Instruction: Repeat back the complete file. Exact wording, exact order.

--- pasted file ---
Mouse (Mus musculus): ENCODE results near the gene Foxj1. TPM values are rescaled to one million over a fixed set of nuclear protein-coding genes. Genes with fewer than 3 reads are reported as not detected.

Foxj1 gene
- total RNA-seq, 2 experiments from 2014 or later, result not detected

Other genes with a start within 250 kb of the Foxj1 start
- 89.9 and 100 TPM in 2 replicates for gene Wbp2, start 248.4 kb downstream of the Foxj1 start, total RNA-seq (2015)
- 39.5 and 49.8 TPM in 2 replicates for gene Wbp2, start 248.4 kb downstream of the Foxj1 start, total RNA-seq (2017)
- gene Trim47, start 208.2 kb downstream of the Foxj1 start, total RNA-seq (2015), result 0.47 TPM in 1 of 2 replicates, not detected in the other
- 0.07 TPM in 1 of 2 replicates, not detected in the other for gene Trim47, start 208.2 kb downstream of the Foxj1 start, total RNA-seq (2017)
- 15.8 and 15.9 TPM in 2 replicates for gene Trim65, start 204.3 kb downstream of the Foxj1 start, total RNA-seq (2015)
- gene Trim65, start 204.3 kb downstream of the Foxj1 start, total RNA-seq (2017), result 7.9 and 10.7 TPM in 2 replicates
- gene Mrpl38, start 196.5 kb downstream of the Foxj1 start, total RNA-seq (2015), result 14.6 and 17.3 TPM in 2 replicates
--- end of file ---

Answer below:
Mouse (Mus musculus): ENCODE results near the gene Foxj1. TPM values are rescaled to one million over a fixed set of nuclear protein-coding genes. Genes with fewer than 3 reads are reported as not detected.

Foxj1 gene
- total RNA-seq, 2 experiments from 2014 or later, result not detected

Other genes with a start within 250 kb of the Foxj1 start
- 89.9 and 100 TPM in 2 replicates for gene Wbp2, start 248.4 kb downstream of the Foxj1 start, total RNA-seq (2015)
- 39.5 and 49.8 TPM in 2 replicates for gene Wbp2, start 248.4 kb downstream of the Foxj1 start, total RNA-seq (2017)
- gene Trim47, start 208.2 kb downstream of the Foxj1 start, total RNA-seq (2015), result 0.47 TPM in 1 of 2 replicates, not detected in the other
- 0.07 TPM in 1 of 2 replicates, not detected in the other for gene Trim47, start 208.2 kb downstream of the Foxj1 start, total RNA-seq (2017)
- 15.8 and 15.9 TPM in 2 replicates for gene Trim65, start 204.3 kb downstream of the Foxj1 start, total RNA-seq (2015)
- gene Trim65, start 204.3 kb downstream of the Foxj1 start, total RNA-seq (2017), result 7.9 and 10.7 TPM in 2 replicates
- gene Mrpl38, start 196.5 kb downstream of the Foxj1 start, total RNA-seq (2015), result 14.6 and 17.3 TPM in 2 replicates